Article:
Phelps recovered and thanked Lewis, saying to an ESPN reporter that the book “turned me into believing there is a power greater than myself and there is a purpose for me on this planet.”[1]

Phelps isn’t the only American medalist whose identity is anchored outside the pool. The silver medal winning U.S. 10M platform synchronized diving team of David Boudia and Steele Johnson also gave credit for their poise under pressure to something other than their training: their “identity in Christ.”

What’s going on here?

Ask the average Christian about their identity according to scripture and you often get a blank stare, or sometimes, “I’m just a sinner saved by grace.” But the New Testament fairly bubbles over with illustrations of the principle that once we have been “born again,” as Jesus said, or “regenerated and renewed,” in Paul’s idiom we are no longer simply saved sinners, we are “new creatures in Christ. The old things have passed away, and new things have come.”

Here are just a few Scriptural phrases that articulate the concept:

  • Colossians 2:13 – You have been “made alive with Christ” and are no longer “dead in trespasses and sins.”
  • Colossians 3:1 – You have been “raised with Christ” and your life is now “hidden with Christ in God.”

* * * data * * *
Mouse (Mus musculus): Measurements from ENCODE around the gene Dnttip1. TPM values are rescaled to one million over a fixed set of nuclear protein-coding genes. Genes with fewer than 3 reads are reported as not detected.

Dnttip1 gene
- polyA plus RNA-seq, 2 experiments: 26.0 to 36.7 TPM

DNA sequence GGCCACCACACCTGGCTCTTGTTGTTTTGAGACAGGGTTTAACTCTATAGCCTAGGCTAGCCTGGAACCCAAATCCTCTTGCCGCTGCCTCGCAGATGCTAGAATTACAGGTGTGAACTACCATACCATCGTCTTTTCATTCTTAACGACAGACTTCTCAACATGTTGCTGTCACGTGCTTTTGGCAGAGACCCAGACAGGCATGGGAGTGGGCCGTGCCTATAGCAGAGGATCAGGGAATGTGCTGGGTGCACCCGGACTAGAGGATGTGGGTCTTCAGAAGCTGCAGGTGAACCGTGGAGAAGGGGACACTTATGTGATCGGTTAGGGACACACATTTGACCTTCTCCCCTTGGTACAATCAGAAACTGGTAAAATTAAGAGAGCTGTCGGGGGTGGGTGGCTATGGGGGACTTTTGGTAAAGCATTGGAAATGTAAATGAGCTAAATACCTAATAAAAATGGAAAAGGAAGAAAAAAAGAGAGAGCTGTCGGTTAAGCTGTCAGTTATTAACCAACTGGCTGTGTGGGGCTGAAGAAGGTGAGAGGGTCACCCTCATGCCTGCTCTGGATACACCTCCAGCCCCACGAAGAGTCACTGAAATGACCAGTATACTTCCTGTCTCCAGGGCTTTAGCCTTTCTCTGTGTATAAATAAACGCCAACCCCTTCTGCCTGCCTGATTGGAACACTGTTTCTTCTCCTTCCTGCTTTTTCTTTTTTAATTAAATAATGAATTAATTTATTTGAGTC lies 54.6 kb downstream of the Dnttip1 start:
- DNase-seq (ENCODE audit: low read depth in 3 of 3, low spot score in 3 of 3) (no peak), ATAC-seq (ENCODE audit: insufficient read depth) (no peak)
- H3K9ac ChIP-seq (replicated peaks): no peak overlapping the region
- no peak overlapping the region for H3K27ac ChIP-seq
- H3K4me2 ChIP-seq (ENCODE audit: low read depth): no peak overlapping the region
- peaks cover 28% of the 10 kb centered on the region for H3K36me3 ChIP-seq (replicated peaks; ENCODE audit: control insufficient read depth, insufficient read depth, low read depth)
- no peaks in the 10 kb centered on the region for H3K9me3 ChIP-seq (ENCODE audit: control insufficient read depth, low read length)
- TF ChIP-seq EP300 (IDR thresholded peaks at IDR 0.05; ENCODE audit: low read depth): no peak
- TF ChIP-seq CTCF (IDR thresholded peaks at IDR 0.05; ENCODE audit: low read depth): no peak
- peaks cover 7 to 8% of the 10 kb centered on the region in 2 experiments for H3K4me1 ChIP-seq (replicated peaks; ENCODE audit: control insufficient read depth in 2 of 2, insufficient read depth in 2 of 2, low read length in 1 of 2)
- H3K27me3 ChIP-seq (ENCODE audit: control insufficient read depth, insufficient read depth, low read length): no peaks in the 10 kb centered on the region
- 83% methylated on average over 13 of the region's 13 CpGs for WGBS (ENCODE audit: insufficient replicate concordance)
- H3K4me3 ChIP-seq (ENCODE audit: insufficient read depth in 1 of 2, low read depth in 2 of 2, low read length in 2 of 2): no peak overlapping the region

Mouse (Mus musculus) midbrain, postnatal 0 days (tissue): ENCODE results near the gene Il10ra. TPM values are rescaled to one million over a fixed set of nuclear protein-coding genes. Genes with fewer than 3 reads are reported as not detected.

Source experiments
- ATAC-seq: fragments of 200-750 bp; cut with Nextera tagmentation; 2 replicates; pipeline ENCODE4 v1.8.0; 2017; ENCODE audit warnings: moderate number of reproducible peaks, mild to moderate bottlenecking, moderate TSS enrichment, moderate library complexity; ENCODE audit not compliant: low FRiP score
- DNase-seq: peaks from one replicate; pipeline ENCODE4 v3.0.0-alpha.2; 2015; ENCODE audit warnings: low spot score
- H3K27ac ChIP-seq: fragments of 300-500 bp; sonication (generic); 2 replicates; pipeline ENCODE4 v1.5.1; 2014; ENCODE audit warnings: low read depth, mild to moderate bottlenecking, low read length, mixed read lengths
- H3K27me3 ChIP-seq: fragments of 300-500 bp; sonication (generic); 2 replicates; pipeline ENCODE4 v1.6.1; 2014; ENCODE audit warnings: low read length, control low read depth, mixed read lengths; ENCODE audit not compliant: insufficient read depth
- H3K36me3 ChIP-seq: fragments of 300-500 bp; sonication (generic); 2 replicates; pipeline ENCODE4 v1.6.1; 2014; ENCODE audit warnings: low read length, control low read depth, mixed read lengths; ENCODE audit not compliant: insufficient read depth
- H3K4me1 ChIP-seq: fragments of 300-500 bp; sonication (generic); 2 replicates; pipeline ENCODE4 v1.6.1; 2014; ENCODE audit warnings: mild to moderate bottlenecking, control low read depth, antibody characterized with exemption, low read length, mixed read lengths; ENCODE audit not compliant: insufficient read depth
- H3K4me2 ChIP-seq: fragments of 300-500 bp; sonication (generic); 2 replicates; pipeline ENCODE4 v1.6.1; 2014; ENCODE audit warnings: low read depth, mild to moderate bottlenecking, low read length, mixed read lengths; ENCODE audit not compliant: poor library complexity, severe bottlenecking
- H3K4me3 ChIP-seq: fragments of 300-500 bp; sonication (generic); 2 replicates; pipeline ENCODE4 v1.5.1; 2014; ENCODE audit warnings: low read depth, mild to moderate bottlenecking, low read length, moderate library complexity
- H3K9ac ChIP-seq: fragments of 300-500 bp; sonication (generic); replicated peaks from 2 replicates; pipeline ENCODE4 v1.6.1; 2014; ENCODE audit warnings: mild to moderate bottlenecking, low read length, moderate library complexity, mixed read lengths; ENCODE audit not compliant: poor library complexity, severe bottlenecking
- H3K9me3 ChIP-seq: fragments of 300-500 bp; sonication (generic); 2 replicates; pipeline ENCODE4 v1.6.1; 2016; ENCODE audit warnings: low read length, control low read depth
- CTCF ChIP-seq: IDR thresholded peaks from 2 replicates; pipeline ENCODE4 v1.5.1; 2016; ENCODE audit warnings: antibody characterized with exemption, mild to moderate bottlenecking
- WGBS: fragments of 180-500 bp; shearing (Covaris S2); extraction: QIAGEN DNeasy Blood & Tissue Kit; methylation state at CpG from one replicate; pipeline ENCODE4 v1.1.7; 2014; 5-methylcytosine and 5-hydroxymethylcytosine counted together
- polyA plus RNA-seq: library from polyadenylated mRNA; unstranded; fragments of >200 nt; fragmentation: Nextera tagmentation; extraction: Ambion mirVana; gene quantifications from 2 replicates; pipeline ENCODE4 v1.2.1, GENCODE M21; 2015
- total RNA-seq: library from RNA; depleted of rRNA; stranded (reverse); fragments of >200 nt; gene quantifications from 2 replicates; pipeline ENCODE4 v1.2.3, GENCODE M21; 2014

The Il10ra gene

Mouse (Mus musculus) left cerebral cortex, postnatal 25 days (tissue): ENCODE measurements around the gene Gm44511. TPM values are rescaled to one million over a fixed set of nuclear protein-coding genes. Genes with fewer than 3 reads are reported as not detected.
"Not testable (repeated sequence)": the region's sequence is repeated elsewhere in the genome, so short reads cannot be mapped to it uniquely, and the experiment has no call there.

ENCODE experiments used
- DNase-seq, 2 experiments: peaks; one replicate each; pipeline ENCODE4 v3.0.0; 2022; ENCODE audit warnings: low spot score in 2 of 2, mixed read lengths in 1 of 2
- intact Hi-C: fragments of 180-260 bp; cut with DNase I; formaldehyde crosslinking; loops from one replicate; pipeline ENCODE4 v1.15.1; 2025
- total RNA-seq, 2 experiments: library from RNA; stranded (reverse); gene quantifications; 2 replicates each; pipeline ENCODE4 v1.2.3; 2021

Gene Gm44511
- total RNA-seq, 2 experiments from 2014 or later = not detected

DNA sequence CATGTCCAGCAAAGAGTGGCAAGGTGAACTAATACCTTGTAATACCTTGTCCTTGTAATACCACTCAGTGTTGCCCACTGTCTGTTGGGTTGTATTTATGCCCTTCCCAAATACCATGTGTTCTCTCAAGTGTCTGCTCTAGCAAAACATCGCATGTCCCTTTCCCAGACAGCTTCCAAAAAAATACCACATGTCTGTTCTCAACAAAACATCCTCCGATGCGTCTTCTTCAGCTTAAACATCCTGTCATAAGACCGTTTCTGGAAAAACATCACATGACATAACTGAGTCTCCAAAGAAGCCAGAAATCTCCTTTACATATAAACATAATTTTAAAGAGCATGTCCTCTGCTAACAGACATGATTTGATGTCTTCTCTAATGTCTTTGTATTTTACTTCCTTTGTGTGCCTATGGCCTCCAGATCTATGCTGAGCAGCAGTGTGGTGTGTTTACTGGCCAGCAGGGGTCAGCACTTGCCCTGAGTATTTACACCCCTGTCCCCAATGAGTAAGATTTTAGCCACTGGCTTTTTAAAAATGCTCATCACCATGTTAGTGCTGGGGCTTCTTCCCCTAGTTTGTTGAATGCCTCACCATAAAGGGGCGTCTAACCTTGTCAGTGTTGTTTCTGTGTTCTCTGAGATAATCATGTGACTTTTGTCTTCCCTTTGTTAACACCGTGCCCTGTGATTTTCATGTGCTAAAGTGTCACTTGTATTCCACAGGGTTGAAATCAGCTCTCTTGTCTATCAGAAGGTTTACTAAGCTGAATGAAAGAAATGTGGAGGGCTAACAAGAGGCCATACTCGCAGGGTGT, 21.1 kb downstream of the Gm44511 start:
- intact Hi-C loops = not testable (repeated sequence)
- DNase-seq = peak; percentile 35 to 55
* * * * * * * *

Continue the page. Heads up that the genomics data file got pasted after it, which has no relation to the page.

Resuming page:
• Hebrews 10: 10 – You have been “made holy through the sacrifice of the body of Christ once for all.”
  • Romans 6:3-4 – You died with Christ and were raised with him to a new life.

Athletes are, by definition, under loads of “performance pressure.” How they do on the field or in the pool will determine not only whether they win or lose, but often how they feel about themselves as persons; their self-worth measured by the few tenths of a point or hundredths of a second between the bronze medal and fourth place. At the highest levels, as was the case with Phelps, they often have no identity outside of their sport and once they age out, or can no longer compete with the best, become depressed. The internal need to succeed is enormous.

That’s why Boudia’s answer to how he handled the pressure was so important.

“You know,” he said during an interview after their dive, “it’s just an identity crisis. When my mind is on this, thinking I’m defined by this, then my mind goes crazy, but we both know our identity is in Christ.”

His diving partner, Johnson, agreed, “I think the way David just described it was flawless. The fact that I was going into this event knowing that my identity is rooted in Christ and not what the result of this competition is just gave me peace. It gave me ease, and it let me enjoy the contest.”[2]

Take a lesson from these athletes and remember: if you’re a believer your identity is greater than your performance. You are accepted in Christ, you are loved by God, you belong to him and whether you have a gold medal day or come in somewhere back of bronze, nothing can change that.

[1] Michael Phelps is Driven; Breakpoint Daily, August 11, 2016, with Eric Metaxas.

[2] http://www.cnsnews.com/blog/michael-morris/us-olympic-divers-following-silver-medal-performance-our-identity-christ